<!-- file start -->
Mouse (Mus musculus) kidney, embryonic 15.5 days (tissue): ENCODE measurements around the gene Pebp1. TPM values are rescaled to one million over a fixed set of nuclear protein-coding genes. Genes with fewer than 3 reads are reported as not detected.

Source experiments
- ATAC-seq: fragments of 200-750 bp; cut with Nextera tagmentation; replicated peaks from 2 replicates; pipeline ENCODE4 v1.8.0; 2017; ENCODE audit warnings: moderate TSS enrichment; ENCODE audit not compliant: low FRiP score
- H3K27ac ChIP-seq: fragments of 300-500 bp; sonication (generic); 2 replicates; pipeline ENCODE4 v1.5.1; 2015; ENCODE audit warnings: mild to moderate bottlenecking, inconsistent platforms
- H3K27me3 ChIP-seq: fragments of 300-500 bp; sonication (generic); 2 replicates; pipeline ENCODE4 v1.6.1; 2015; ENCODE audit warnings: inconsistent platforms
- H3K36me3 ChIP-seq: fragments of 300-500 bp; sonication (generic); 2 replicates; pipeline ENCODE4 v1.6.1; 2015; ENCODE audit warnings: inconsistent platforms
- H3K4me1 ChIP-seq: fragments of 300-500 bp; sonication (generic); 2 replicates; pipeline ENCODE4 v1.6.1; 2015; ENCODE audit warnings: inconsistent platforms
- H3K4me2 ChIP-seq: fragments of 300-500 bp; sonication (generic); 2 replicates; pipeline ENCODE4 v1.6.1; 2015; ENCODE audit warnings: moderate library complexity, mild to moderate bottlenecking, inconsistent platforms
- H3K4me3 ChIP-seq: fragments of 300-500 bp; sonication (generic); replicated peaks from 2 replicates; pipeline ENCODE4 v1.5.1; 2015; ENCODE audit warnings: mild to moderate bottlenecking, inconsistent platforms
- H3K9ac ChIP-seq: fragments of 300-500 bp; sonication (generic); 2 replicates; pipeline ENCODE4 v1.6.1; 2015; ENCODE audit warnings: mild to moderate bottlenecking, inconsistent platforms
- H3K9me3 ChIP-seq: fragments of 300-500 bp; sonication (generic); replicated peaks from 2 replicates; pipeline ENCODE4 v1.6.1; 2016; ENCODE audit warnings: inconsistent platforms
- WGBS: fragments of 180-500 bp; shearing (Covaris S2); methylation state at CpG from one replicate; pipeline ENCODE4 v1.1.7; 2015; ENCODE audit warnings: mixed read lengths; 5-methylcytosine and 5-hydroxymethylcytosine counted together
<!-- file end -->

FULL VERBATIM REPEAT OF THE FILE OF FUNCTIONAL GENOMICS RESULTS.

Mouse (Mus musculus) kidney, embryonic 15.5 days (tissue): ENCODE measurements around the gene Pebp1. TPM values are rescaled to one million over a fixed set of nuclear protein-coding genes. Genes with fewer than 3 reads are reported as not detected.

Source experiments
- ATAC-seq: fragments of 200-750 bp; cut with Nextera tagmentation; replicated peaks from 2 replicates; pipeline ENCODE4 v1.8.0; 2017; ENCODE audit warnings: moderate TSS enrichment; ENCODE audit not compliant: low FRiP score
- H3K27ac ChIP-seq: fragments of 300-500 bp; sonication (generic); 2 replicates; pipeline ENCODE4 v1.5.1; 2015; ENCODE audit warnings: mild to moderate bottlenecking, inconsistent platforms
- H3K27me3 ChIP-seq: fragments of 300-500 bp; sonication (generic); 2 replicates; pipeline ENCODE4 v1.6.1; 2015; ENCODE audit warnings: inconsistent platforms
- H3K36me3 ChIP-seq: fragments of 300-500 bp; sonication (generic); 2 replicates; pipeline ENCODE4 v1.6.1; 2015; ENCODE audit warnings: inconsistent platforms
- H3K4me1 ChIP-seq: fragments of 300-500 bp; sonication (generic); 2 replicates; pipeline ENCODE4 v1.6.1; 2015; ENCODE audit warnings: inconsistent platforms
- H3K4me2 ChIP-seq: fragments of 300-500 bp; sonication (generic); 2 replicates; pipeline ENCODE4 v1.6.1; 2015; ENCODE audit warnings: moderate library complexity, mild to moderate bottlenecking, inconsistent platforms
- H3K4me3 ChIP-seq: fragments of 300-500 bp; sonication (generic); replicated peaks from 2 replicates; pipeline ENCODE4 v1.5.1; 2015; ENCODE audit warnings: mild to moderate bottlenecking, inconsistent platforms
- H3K9ac ChIP-seq: fragments of 300-500 bp; sonication (generic); 2 replicates; pipeline ENCODE4 v1.6.1; 2015; ENCODE audit warnings: mild to moderate bottlenecking, inconsistent platforms
- H3K9me3 ChIP-seq: fragments of 300-500 bp; sonication (generic); replicated peaks from 2 replicates; pipeline ENCODE4 v1.6.1; 2016; ENCODE audit warnings: inconsistent platforms
- WGBS: fragments of 180-500 bp; shearing (Covaris S2); methylation state at CpG from one replicate; pipeline ENCODE4 v1.1.7; 2015; ENCODE audit warnings: mixed read lengths; 5-methylcytosine and 5-hydroxymethylcytosine counted together